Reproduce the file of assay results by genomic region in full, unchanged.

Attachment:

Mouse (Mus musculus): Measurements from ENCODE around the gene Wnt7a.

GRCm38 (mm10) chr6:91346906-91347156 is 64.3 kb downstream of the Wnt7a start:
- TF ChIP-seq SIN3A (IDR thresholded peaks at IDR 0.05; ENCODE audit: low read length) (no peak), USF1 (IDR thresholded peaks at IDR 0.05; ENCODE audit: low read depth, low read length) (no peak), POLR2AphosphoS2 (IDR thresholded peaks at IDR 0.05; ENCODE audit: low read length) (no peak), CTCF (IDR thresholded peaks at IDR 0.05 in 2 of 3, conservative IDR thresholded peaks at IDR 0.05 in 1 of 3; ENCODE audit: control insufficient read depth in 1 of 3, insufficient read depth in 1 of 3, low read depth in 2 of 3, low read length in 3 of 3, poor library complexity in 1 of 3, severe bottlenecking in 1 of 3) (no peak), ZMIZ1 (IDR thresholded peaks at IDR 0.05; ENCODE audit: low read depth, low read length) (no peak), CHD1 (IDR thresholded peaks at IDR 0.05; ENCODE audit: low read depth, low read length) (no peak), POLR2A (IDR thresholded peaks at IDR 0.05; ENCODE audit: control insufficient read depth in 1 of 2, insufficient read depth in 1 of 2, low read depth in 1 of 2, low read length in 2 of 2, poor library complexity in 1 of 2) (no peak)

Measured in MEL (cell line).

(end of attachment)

Mouse (Mus musculus): Measurements from ENCODE around the gene Wnt7a.

GRCm38 (mm10) chr6:91346906-91347156 is 64.3 kb downstream of the Wnt7a start:
- TF ChIP-seq SIN3A (IDR thresholded peaks at IDR 0.05; ENCODE audit: low read length) (no peak), USF1 (IDR thresholded peaks at IDR 0.05; ENCODE audit: low read depth, low read length) (no peak), POLR2AphosphoS2 (IDR thresholded peaks at IDR 0.05; ENCODE audit: low read length) (no peak), CTCF (IDR thresholded peaks at IDR 0.05 in 2 of 3, conservative IDR thresholded peaks at IDR 0.05 in 1 of 3; ENCODE audit: control insufficient read depth in 1 of 3, insufficient read depth in 1 of 3, low read depth in 2 of 3, low read length in 3 of 3, poor library complexity in 1 of 3, severe bottlenecking in 1 of 3) (no peak), ZMIZ1 (IDR thresholded peaks at IDR 0.05; ENCODE audit: low read depth, low read length) (no peak), CHD1 (IDR thresholded peaks at IDR 0.05; ENCODE audit: low read depth, low read length) (no peak), POLR2A (IDR thresholded peaks at IDR 0.05; ENCODE audit: control insufficient read depth in 1 of 2, insufficient read depth in 1 of 2, low read depth in 1 of 2, low read length in 2 of 2, poor library complexity in 1 of 2) (no peak)

Measured in MEL (cell line).